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Production crisis due to personal one
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Perhaps last week's Courier looked a little bit different to you. That's because the production of the Sept. 19 edition was done by, well, not me.

Normally I'm the one who each Tuesday produces the layout of the paper in the InDesign program. I wasn't available last Tuesday; I was in San Francisco, certainly not of my choosing for my wife's leukemia has returned.

Those of you who have followed me over the years may remember that last October I wrote a column about Karen being diagnosed with leukemia. We were plunged into a world of cancer treatment at one of the finest facilities in the United States - UCSF Medical Center on Parnassus Avenue in San Francisco - so fast it made our heads spin.

Her aggressive treatment called for chemotherapy drugs administered in rounds that lasted weeks to months, punctuated by brief respites at home and back to UCSF. As doctors predicted, the cancer of her blood would quickly go into remission. She achieved that in early November and indeed about 80 percent of leukemia patients achieve this state. Treatments continued until June.

During treatment, she was robbed of the experience of seeing our son graduating from the Defense Language Institute, robbed of attending our daughter's baby shower, and nearly missed our grandson's birth but the timing was perfect for her on that.

The trick has always been staying in remission since acute lymphoblastic leukemia (ALL) has a tendency to return in patients who achieve remission. Treatment for children with ALL is much more successful, with 90 percent of youthful patients living long lives. For adults, the prognosis is poorer.

With all her treatments over in late June, the UCSF team sent her home with a song and a party in her honor, hoping she'd be rid of this horrible episode. That gave us a summer to do things, like visit Yosemite Valley, camp with family, take a road trip through Nevada and Utah on the way to Colorado and most recently a three-day visit to Disneyland where Karen braved the Tower of Terror, something she never before would dare try. After years of avoiding the ride, she decided "You only live once" and joined me and two of our sons on the ride. We laughed at her overreaction to the "elevator" drops. When it was all over she admitted, "It wasn't that bad."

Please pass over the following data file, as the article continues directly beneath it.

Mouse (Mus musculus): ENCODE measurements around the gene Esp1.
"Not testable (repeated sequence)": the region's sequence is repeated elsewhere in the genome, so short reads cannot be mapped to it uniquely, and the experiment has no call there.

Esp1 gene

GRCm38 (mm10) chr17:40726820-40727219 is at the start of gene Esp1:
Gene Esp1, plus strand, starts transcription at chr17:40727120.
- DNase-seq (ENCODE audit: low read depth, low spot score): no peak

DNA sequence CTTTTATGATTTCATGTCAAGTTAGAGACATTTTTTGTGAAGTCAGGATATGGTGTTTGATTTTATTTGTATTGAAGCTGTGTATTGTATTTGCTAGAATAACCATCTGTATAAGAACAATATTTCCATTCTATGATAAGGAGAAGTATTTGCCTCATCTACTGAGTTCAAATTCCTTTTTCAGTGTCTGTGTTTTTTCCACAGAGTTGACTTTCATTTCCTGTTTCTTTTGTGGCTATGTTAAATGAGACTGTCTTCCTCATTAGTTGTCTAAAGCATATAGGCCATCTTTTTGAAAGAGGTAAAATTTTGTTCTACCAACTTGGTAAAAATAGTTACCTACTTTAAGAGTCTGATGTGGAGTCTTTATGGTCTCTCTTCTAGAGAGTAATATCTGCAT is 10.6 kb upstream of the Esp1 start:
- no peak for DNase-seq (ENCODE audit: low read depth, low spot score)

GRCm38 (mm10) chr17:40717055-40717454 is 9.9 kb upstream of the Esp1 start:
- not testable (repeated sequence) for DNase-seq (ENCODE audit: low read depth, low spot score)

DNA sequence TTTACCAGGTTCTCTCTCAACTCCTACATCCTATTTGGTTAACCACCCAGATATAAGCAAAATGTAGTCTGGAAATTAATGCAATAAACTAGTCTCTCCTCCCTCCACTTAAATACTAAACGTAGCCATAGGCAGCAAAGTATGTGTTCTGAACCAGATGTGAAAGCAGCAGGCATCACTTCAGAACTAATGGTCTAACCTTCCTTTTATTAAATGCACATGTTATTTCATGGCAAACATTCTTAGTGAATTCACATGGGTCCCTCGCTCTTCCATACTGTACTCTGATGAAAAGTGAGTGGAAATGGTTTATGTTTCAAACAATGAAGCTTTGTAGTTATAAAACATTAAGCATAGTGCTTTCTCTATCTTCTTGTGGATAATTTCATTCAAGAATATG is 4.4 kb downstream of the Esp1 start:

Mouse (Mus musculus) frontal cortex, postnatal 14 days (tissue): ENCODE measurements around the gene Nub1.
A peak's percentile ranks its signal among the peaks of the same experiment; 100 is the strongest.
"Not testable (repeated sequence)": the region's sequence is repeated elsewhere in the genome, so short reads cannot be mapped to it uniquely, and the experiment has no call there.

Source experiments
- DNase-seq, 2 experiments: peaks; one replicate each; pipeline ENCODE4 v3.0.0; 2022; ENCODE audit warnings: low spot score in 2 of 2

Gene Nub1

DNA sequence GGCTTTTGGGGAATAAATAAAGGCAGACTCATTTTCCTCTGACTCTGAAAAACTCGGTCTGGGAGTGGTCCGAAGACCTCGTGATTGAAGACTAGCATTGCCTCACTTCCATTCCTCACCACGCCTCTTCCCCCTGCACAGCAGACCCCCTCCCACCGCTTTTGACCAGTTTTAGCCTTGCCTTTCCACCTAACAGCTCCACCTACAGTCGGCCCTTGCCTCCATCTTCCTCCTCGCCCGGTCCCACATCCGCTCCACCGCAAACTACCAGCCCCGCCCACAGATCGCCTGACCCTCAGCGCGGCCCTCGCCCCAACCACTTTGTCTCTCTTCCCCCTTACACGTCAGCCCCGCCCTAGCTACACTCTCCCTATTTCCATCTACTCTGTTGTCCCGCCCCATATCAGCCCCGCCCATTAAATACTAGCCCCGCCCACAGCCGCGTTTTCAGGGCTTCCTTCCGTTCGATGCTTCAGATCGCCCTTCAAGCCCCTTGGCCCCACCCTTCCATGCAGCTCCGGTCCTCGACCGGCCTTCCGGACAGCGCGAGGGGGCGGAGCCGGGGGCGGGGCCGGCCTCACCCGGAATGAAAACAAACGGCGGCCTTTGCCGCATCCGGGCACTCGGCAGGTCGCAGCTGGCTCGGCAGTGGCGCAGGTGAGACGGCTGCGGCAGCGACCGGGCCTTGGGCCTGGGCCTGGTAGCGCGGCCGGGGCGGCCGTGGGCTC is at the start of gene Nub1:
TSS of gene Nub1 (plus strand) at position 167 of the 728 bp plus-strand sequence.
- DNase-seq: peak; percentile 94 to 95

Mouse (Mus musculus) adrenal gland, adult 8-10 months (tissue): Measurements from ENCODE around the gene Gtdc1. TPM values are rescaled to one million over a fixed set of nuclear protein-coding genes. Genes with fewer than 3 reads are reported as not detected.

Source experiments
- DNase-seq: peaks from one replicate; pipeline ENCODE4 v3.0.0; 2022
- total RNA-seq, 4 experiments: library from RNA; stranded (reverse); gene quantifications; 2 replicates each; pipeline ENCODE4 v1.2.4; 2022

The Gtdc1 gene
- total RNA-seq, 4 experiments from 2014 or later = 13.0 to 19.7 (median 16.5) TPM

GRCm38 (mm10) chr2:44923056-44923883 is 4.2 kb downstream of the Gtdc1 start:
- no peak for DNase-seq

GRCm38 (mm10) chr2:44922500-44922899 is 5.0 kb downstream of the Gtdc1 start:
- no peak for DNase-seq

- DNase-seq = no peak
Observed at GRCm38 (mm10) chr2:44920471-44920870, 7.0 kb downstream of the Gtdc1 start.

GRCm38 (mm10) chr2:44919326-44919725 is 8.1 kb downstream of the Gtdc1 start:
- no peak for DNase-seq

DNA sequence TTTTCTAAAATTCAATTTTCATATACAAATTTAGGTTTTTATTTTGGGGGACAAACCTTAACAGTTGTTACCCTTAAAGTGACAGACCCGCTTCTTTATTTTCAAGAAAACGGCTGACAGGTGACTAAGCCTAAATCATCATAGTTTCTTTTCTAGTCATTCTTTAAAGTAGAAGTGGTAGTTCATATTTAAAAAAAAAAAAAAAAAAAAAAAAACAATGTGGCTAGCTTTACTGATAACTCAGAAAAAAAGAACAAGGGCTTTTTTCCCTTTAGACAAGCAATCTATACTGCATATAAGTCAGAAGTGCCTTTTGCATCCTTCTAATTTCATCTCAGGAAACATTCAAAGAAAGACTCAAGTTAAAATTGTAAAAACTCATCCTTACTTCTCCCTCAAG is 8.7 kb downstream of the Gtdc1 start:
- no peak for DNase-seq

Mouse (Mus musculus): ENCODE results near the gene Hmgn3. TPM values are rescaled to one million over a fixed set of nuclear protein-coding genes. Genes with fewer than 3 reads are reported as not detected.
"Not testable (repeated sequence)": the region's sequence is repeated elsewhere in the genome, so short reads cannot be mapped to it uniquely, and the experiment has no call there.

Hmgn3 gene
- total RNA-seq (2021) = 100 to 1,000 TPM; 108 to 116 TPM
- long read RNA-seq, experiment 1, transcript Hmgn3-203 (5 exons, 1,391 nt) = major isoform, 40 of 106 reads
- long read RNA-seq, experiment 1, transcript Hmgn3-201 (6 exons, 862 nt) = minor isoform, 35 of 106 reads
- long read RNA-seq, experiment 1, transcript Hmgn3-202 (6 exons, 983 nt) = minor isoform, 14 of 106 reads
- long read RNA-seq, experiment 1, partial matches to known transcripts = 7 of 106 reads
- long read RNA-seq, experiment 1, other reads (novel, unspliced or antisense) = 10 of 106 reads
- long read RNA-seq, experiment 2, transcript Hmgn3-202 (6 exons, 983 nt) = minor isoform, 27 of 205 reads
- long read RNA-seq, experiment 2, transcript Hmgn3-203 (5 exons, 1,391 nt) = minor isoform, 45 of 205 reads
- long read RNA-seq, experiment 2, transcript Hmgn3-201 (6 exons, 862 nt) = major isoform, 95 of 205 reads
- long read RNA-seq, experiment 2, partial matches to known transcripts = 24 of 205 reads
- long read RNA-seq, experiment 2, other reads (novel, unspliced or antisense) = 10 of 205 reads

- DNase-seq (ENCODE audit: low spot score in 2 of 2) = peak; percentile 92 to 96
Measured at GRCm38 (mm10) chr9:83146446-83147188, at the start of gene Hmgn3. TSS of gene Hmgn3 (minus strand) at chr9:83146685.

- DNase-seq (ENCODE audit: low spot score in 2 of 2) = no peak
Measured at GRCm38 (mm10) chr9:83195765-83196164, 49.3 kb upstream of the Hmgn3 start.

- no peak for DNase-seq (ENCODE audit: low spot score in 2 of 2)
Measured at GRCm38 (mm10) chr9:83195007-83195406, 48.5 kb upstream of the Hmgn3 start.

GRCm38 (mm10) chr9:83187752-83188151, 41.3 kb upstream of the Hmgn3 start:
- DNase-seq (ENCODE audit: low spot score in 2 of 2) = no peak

Karen enjoyed 10 weeks out of the hospital thinking all would be good. But the disease has reared its ugly head.

It started with dark bruises, fatigue - much like last year - and blood counts that were alarmingly low.

I drove her to UCSF Medical Center on Monday of last week. We learned after a painful bone marrow extraction the following day that her leukemia had returned. The treatment now calls for her bone marrow to be blasted with intense chemo, and an introduction of someone else's bone marrow in the hopes that her marrow learns how to produce the right kind of cells, not the immature ones her body has mistakenly learned to make through a defect in DNA.

The treatment is rough for patients but is her only hope of defeating this disease.

During the emotional week, I needed to be at Karen's side. I had to make a difficult call to my manager who reassured me everyone else could pick up the slack at the Courier.

From my laptop, I wrote stories for last week's paper and helped write captions on deadline. I was disconnected, however, from the process of actually laying out the pages on the computer. Thus, things may have looked different last week since the same brain wasn't doing the work.

However, production was a difficult one since everyone had to step in and figure out things that I was familiar with. But that's where the merger with the Turlock Journal staff was of great benefit; they were able to get the paper out to you, on time. I appreciate the sacrifice they made for me, so that I could deal with a family emergency.

It's been terrible to see Karen struck by this disease, one which separates her from her work routine, life at home and family. There is little one can do other than "just be there" and offer what words of comfort you can as you sit as a prisoner of a hospital 100 miles from home.

Last week as I watched Karen faced terrible news, I felt her own sense of feeling trapped in the hospital, tapping into my own coping mechanisms and seeking comfort through some of my favorite cable TV programs, including Pawn Stars (which Karen and I had a chance to visit while in Las Vegas in late July). But unlike her, I was able to stroll outside into the crisp Bay breezes and stroll through beautiful Golden Gate Park where I ran earlier this year when she was there the first time. A sort of comfort came to me wwhen I entered a glassed-in building opposite the hospital where a farmer's market was selling produce. I was drawn to peaches and plumbs when I learned the ladies were from J&J Produce in Hughson. I struck up a conversation to tell them I am from their neck of the woods. The peaches I bought were a connection to home.

So was the smell of warm bread at the Subway across the street.

My eyes spied the Golden Gate Bridge from her window, thinking about two recent walks across the bridge in happier times.

I so appreciate all of your support, prayers and understanding as we deal with the challenges this disease presents us.

How do you feel? Let Jeff know at